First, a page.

Impact of e-learning in the 21st century university
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This chapter will examine how and why the “Academy” in the 21st century has both deployed e-learning and adapted to the deployment of e-learning by the “other” (including its own students).
The paper's aim is to explain why the radical solutions beloved of visionaries have happened rarely and then have mostly failed, and yet how more moderate solutions are emerging that are sustainable and manageable within recognisable paradigms of university governance. The chapter will draw out links from the e-learning phenomenon to wider issues of privatisation, internationalisation, culture, research and funding.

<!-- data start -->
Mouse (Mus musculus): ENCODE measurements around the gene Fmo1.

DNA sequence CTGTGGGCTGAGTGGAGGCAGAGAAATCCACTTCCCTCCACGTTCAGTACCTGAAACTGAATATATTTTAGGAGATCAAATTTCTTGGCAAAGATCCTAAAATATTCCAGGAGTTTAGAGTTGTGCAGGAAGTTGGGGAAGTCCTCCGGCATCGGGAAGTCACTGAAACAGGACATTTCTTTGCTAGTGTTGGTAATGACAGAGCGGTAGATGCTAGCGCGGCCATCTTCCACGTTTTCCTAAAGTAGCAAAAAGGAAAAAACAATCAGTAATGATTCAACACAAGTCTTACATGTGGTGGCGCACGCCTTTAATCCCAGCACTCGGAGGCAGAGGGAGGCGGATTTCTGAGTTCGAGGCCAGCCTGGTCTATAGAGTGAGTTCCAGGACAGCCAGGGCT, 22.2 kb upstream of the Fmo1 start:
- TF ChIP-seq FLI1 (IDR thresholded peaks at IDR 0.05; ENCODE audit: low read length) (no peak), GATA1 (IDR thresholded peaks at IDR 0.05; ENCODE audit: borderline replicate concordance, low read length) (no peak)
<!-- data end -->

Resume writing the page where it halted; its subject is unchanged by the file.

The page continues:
The material is based on studies of the author and his colleagues in this area since his first e-learning study tour (of three weeks) to US universities in 1995. It takes particular advantage of his recent work on the Re.ViCa and CAPITAL projects 1 but also from his long experience in many departments of the Open University (UK) and a network of smaller projects and contacts straddling countries as diverse as Australia, Brazil, Canada, China, Colombia, Finland, Hong Kong, Kuwait, Mexico, New Zealand, Norway, Rwanda, Spain, Sweden, Thailand and the United States – together with the four home nations of the UK.